I have a writer friend who uses her hands to care, to inspire–she writes her words by hand, words that touch hearts and souls, impart wisdom, and carry us back in time.  She also uses her hands to find little rays of sunshine in fields and woods and give them a new home–sharing light with the world.  Today her hands and arms are covered in a reaction to one of the plants in the “poison” family.  My heart and arms ache for her.  My fingers are crossed and prayers are said for her discomfort to be eased and her body to heal quickly.  And that’s how it goes, isn’t it?  We are in the midst of the brokenness, trying to make things better, to help others who are there, and we often wind up hurt and broken ourselves.  With our hands dirty.

And that’s where the beauty can be seen.  In the darkness.  In the midst of pain and sadness and hurt and feeling lost.  The beauty is that despite all those dirty hands out there pulling weeds, finger painting, touching hearts, holding hands with the sick and the tender-hearted–despite all of that pain–each one would do it again.  My Mama would care for her aunts and her cousin and my Daddy and so many others all over again.  Because of love.  I’m guessing here but I suspect my writer friend would go and rescue those little flowers again tomorrow.  Those young men will pull weeds again, possibly before the grass stains from this time have faded completely.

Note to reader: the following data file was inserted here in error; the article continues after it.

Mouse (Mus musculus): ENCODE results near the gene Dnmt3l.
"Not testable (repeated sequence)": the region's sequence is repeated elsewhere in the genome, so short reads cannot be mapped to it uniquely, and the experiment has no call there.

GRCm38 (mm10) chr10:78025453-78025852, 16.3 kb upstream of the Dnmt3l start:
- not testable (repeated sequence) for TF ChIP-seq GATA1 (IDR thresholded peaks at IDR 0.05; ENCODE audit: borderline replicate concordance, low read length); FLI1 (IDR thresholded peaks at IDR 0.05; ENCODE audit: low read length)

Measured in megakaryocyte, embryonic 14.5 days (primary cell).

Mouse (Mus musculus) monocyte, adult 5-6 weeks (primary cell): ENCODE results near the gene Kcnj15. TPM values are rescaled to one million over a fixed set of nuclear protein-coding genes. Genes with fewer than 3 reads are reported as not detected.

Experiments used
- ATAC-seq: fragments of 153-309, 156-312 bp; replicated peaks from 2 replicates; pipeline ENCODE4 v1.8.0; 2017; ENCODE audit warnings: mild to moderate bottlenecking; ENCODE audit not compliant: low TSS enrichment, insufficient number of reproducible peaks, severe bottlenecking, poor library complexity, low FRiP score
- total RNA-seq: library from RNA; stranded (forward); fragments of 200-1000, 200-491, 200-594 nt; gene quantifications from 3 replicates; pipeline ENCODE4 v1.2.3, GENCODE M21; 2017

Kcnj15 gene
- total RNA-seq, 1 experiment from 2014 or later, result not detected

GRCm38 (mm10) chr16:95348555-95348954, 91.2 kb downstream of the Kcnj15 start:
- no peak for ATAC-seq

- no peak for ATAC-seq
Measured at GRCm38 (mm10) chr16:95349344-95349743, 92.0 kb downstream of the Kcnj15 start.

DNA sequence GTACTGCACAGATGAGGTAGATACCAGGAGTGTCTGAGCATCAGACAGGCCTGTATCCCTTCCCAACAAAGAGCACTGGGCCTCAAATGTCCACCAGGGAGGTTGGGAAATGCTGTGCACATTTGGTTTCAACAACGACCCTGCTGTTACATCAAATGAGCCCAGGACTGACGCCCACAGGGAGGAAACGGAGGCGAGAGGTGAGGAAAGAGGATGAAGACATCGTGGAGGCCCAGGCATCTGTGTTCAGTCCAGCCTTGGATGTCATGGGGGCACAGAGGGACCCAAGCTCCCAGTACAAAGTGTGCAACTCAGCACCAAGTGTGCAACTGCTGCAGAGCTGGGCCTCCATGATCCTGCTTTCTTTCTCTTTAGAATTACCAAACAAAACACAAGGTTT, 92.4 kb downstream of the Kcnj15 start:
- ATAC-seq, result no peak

Beauty is in the strength and courage to walk into a mess and come out with dirty hands and hearts that will never be the same again.

Our Princess loved the finger painting too, but she didn't get quite as messy.
Our Princess loved the finger painting too, but she didn’t get quite as messy.
Miss N's paintings.  The top one is of her and her Mama, who is one of her heroes.
Miss N’s paintings. The top one is of her and her Mama, who is one of her heroes.

Tonight I am thankful for our Sister Circle, for women who share their stories with each other in the hopes of letting others know they are not alone.  I give thanks for the enthusiasm of my littles who were quite thrilled to be included in the finger painting.  I pray they will always be so joyful about getting their hands dirty.  And I give thanks for women like my Mama and my writer friend and so many others, who inspire me to throw off my cloak of fear and walk into unknown territory to dig, to plant, to guide, and to love.  And to get dirty.

May it always be so.

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Please, if you have a few minutes, click on the link above to my writer friend’s blog.  This story is a special one.  She gives us a way for us to walk into heartbreak and shed some light.  Many thanks to my friend for sharing Robin’s story.  Love to all.

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One thought on “Fingerpainting, Pulling Weeds, and Getting Our Hands Dirty

  1. Pingback: Reverent, Rambunctious Moments and What Benjamin Franklin Said | I Might Need A Nap